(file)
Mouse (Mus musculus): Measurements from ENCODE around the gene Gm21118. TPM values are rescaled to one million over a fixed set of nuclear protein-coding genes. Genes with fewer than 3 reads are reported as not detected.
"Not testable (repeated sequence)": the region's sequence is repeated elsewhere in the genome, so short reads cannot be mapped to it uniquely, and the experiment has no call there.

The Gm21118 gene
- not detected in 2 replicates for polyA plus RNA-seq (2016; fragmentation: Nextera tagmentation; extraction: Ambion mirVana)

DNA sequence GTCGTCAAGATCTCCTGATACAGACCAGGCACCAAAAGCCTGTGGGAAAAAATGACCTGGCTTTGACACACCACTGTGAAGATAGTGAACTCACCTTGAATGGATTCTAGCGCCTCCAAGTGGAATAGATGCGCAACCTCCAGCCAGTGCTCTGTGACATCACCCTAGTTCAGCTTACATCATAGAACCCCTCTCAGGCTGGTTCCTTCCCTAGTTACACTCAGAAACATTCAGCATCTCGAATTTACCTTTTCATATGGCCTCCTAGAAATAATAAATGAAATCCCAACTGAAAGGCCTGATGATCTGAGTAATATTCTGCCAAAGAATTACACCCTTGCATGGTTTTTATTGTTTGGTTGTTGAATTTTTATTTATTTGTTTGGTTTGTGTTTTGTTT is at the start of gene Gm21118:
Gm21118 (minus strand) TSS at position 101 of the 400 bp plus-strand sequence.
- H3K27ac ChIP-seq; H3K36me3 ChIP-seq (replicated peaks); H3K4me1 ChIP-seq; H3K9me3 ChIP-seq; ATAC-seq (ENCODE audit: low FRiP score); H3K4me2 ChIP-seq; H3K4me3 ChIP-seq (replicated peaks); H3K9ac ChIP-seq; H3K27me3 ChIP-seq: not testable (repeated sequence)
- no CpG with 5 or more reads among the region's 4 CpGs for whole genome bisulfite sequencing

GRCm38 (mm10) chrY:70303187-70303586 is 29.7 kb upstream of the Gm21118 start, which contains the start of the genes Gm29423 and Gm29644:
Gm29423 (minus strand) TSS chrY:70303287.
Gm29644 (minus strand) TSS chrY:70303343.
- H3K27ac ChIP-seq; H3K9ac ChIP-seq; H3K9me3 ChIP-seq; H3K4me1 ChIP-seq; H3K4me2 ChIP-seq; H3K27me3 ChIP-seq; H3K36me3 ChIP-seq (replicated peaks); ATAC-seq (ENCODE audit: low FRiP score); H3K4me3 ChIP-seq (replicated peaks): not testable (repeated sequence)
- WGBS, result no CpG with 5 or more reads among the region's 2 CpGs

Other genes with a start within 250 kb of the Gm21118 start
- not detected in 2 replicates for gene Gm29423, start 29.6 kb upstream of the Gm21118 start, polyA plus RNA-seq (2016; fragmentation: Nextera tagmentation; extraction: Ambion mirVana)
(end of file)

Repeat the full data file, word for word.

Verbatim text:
Mouse (Mus musculus): Measurements from ENCODE around the gene Gm21118. TPM values are rescaled to one million over a fixed set of nuclear protein-coding genes. Genes with fewer than 3 reads are reported as not detected.
"Not testable (repeated sequence)": the region's sequence is repeated elsewhere in the genome, so short reads cannot be mapped to it uniquely, and the experiment has no call there.

The Gm21118 gene
- not detected in 2 replicates for polyA plus RNA-seq (2016; fragmentation: Nextera tagmentation; extraction: Ambion mirVana)

DNA sequence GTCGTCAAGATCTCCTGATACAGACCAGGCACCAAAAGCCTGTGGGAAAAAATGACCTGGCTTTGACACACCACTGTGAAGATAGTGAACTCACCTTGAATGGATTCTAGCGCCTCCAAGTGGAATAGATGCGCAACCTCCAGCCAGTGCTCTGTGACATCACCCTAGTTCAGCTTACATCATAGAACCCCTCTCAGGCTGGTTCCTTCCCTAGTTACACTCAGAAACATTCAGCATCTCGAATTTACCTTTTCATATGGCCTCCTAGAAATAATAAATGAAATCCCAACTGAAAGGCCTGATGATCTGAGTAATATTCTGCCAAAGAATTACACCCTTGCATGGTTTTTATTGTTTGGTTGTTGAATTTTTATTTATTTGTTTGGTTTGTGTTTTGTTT is at the start of gene Gm21118:
Gm21118 (minus strand) TSS at position 101 of the 400 bp plus-strand sequence.
- H3K27ac ChIP-seq; H3K36me3 ChIP-seq (replicated peaks); H3K4me1 ChIP-seq; H3K9me3 ChIP-seq; ATAC-seq (ENCODE audit: low FRiP score); H3K4me2 ChIP-seq; H3K4me3 ChIP-seq (replicated peaks); H3K9ac ChIP-seq; H3K27me3 ChIP-seq: not testable (repeated sequence)
- no CpG with 5 or more reads among the region's 4 CpGs for whole genome bisulfite sequencing

GRCm38 (mm10) chrY:70303187-70303586 is 29.7 kb upstream of the Gm21118 start, which contains the start of the genes Gm29423 and Gm29644:
Gm29423 (minus strand) TSS chrY:70303287.
Gm29644 (minus strand) TSS chrY:70303343.
- H3K27ac ChIP-seq; H3K9ac ChIP-seq; H3K9me3 ChIP-seq; H3K4me1 ChIP-seq; H3K4me2 ChIP-seq; H3K27me3 ChIP-seq; H3K36me3 ChIP-seq (replicated peaks); ATAC-seq (ENCODE audit: low FRiP score); H3K4me3 ChIP-seq (replicated peaks): not testable (repeated sequence)
- WGBS, result no CpG with 5 or more reads among the region's 2 CpGs

Other genes with a start within 250 kb of the Gm21118 start
- not detected in 2 replicates for gene Gm29423, start 29.6 kb upstream of the Gm21118 start, polyA plus RNA-seq (2016; fragmentation: Nextera tagmentation; extraction: Ambion mirVana)